Insect bites and stings 


10 UK insects that bite or sting

Get the lowdown on our most pesky creatures, such as wasps, bees, spiders, ladybirds, midges and mosquitoes

Insect bites and stings are common and usually cause only minor irritation. However, some stings can be painful and trigger a serious allergic reaction.

In the UK, insects that bite include midges, mosquitoes, fleas, bedbugs and although not strictly insects, spiders, mites and ticks, which are arachnids

In the UK, insects that sting include bees, wasps and hornets.

An insect bites you by making a hole in your skin to feed. Most insects sting as a defence by injecting venom into your skin.

Symptoms of an insect bite or sting

When an insect bites, it releases saliva that can cause skin around the bite to become red, swollen and itchy. The venom from a sting often also causes a swollen, itchy, red mark (a weal) to form on the skin. This can be painful, but is harmless in most cases. The affected area will usually remain painful and itchy for a few days.

The severity of bites and stings varies depending on the type of insect and sensitivity of the person.

In rare cases, some people can have a serious allergic reaction (anaphylaxis) to a bite or sting that requires immediate medical treatment.

Read more about the symptoms of insect bites and stings.

Should I see a doctor?

See your GP if you have a lot of swelling and blistering, or if there is pus, which indicates an infection.

Call 999 and ask for an ambulance if you experience any of these symptoms following a bite or sting:

  • wheezing or difficulty breathing
  • nausea, vomiting or diarrhoea
  • a fast heart rate
  • dizziness or feeling faint
  • difficulty swallowing (dysphagia)
  • confusion, anxiety or agitation

Read more about complications of an insect bite or sting.

Treating insect bites and stings

Most bites and stings are treated by:

  • washing the affected area with soap and water
  • placing a cold compress (a flannel or cloth soaked in cold water) over the area to reduce swelling

Try not to scratch the affected area to avoid infection and if you are in pain or the area is swollen, take painkillers, such as paracetamol or ibuprofen.

If you have a more serious reaction, your GP may prescribe other medication or refer you to an allergy clinic for immunotherapy.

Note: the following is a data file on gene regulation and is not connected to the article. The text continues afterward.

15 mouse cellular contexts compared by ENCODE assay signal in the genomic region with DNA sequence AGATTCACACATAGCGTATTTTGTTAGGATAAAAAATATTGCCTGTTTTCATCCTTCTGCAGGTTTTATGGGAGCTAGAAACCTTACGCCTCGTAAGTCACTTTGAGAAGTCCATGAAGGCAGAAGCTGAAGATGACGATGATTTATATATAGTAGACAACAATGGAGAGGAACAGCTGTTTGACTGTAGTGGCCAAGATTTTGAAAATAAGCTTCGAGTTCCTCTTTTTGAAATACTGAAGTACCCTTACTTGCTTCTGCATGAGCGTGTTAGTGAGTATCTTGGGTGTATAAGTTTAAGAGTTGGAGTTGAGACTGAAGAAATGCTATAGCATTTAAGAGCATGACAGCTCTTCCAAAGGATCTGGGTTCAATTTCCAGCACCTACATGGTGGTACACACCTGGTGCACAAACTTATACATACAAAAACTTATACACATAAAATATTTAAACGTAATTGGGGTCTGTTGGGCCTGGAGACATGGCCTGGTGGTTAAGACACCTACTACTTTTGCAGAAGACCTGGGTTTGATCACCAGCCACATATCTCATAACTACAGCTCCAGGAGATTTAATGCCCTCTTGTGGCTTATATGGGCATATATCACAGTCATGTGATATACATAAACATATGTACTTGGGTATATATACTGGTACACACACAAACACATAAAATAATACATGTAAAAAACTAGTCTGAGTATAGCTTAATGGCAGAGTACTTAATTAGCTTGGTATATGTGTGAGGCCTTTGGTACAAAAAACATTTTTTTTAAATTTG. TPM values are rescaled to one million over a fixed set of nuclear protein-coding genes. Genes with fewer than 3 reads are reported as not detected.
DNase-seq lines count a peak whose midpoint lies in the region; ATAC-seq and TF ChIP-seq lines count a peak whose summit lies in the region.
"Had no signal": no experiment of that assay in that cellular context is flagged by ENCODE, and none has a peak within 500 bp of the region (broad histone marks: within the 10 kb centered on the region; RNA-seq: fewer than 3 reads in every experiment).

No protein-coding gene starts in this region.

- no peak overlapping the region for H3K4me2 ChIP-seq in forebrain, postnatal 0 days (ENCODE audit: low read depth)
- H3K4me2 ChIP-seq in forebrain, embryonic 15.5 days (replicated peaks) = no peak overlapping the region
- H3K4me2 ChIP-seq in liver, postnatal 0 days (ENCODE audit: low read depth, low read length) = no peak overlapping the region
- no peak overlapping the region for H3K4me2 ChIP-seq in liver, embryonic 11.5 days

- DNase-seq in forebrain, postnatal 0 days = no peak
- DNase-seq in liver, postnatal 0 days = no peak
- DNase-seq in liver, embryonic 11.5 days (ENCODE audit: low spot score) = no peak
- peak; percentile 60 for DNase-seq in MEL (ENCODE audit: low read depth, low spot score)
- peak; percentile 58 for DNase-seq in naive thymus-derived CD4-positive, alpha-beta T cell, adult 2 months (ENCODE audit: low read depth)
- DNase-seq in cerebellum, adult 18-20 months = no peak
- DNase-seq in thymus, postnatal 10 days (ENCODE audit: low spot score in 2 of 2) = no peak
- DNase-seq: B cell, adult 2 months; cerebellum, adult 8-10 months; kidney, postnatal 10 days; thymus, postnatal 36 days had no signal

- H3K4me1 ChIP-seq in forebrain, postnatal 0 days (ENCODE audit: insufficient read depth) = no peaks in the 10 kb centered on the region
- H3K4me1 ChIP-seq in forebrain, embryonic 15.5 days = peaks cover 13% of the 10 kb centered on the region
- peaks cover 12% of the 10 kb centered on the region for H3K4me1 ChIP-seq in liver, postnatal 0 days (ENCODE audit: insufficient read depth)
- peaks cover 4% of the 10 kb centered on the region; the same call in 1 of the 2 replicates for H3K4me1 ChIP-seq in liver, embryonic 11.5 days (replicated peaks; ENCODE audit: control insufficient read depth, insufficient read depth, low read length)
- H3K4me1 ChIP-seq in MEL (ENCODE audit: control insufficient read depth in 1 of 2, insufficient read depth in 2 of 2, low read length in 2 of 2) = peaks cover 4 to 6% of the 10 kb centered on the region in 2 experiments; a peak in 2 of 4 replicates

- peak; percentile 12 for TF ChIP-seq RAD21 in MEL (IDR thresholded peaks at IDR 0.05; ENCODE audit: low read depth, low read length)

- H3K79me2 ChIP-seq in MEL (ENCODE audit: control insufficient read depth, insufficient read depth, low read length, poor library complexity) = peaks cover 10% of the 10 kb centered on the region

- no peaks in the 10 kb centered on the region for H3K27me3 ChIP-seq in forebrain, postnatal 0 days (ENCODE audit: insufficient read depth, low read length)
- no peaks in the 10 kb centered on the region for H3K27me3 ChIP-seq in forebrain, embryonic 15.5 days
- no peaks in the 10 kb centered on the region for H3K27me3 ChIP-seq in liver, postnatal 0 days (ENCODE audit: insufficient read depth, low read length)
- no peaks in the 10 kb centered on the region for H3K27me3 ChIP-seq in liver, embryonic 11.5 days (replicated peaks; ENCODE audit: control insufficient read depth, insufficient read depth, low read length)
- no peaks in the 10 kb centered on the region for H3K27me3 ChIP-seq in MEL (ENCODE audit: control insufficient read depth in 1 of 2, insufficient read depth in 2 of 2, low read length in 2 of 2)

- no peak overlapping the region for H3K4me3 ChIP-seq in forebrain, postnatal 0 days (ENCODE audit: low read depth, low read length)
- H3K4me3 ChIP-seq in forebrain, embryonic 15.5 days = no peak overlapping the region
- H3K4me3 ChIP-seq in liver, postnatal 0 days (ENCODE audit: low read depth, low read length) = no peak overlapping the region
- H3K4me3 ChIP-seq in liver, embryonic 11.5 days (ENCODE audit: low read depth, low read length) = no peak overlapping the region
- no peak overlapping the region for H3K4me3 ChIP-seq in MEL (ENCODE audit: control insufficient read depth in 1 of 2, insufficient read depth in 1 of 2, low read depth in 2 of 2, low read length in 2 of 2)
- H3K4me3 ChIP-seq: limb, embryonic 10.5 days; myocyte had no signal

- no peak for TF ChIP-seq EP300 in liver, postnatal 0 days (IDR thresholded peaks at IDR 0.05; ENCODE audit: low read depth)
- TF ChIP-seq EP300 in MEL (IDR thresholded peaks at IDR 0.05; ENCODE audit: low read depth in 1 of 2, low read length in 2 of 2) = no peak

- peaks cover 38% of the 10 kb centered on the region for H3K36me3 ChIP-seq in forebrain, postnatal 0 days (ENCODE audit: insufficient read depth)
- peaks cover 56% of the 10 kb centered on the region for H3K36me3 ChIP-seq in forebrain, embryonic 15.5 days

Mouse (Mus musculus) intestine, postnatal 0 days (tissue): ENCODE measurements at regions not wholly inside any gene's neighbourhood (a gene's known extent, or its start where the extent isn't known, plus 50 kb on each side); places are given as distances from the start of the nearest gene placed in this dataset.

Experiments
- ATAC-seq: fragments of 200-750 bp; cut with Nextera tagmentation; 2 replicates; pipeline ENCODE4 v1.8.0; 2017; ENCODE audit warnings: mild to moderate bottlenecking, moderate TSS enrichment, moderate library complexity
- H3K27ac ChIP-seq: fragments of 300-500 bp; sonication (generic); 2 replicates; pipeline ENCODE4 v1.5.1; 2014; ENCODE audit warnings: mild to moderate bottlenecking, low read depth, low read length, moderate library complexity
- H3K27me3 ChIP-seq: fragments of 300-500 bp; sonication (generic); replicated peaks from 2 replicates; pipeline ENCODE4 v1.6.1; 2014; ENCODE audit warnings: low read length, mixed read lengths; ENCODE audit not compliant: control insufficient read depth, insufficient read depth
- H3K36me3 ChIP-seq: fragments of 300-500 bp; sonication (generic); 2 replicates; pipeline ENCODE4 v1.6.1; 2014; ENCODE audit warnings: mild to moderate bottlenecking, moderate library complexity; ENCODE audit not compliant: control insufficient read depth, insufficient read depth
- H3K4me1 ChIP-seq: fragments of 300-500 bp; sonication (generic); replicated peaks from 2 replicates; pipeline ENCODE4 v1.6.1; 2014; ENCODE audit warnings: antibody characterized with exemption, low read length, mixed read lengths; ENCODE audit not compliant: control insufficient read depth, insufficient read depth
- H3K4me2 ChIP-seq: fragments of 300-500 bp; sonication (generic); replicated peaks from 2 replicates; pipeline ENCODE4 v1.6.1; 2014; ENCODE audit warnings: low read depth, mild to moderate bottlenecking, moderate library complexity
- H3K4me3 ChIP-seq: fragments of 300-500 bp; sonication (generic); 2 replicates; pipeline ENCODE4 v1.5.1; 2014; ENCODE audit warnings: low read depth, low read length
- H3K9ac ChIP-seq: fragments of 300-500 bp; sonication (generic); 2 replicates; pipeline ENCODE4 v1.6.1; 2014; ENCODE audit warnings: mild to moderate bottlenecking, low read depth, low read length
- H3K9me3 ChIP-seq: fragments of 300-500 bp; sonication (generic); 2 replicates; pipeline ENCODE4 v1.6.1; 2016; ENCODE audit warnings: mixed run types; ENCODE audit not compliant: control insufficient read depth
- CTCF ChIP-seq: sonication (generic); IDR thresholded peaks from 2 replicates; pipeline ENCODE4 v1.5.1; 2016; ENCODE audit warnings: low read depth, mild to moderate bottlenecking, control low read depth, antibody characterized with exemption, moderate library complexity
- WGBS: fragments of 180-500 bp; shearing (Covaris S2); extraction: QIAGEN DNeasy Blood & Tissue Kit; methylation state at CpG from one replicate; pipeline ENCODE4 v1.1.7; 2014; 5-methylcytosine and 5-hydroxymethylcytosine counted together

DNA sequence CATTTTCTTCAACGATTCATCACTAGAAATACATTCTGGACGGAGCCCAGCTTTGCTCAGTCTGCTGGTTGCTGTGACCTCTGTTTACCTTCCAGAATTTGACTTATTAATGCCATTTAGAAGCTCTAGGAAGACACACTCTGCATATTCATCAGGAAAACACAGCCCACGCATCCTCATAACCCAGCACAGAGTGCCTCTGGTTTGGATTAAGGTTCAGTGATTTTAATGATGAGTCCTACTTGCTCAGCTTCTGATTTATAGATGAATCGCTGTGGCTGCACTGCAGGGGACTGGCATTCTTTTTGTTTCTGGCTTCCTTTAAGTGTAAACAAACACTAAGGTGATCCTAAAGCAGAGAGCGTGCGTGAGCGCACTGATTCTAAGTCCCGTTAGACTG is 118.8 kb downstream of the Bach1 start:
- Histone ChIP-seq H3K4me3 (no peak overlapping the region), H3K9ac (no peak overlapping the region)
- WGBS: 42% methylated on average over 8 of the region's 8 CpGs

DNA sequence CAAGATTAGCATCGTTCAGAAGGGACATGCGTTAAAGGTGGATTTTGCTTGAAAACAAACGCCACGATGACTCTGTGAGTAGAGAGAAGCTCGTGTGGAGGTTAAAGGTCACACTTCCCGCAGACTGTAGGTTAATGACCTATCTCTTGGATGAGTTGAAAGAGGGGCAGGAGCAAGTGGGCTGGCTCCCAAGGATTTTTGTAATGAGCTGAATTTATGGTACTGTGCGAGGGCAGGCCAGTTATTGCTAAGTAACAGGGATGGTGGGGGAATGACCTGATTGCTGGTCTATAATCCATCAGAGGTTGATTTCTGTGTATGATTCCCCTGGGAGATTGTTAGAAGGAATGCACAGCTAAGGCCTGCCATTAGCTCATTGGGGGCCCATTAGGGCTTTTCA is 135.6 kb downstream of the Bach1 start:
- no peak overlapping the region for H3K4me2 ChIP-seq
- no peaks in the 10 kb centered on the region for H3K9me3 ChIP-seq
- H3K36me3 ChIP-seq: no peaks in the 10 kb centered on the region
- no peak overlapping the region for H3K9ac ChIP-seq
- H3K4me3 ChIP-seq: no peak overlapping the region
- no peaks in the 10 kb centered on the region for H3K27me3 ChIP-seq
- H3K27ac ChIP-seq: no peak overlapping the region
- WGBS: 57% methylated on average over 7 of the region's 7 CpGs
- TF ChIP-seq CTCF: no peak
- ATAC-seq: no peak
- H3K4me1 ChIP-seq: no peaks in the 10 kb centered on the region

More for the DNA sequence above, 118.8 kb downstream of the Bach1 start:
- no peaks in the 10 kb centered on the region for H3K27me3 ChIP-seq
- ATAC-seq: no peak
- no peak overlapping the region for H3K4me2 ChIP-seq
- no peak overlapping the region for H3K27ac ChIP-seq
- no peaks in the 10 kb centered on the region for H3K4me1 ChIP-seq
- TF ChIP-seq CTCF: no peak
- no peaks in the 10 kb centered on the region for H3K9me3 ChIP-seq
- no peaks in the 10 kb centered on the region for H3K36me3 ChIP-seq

Read more information about treating insect bites and stings.

Preventing insect bites and stings

You are more likely to be bitten or stung if you work outdoors or regularly take part in outdoor activities, such as camping or hiking.

Wearing insect repellent and keeping your skin covered will help avoid a bite or a sting.

Try not to panic if you encounter wasps, hornets or bees and back away slowly (do not wave your arms around or swat at them).

Read more about preventing insect bites and stings.

Travelling abroad

There is a risk of catching diseases from insect bites, such as malaria, in other parts of the world such as:

  • Africa
  • Asia
  • South America

It is important to be aware of any risks before travelling and get any necessary medication or vaccination.

Read more information about travel illnesses and vaccinations.

Last reviewed: 20/06/2012

Next review due: 20/06/2014


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Comments are personal views. Any information they give has not been checked and may not be accurate.

User709598 said on 13 September 2012

Am I allowed to use some of the information on this page on my own website? I'll give proper credit! In case you need it, my site is [url][/url]

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Keega12 said on 06 August 2012

The article doesn't say they are countries.

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aph975 said on 25 May 2012

Africa, Asia and South America are continents not countries.

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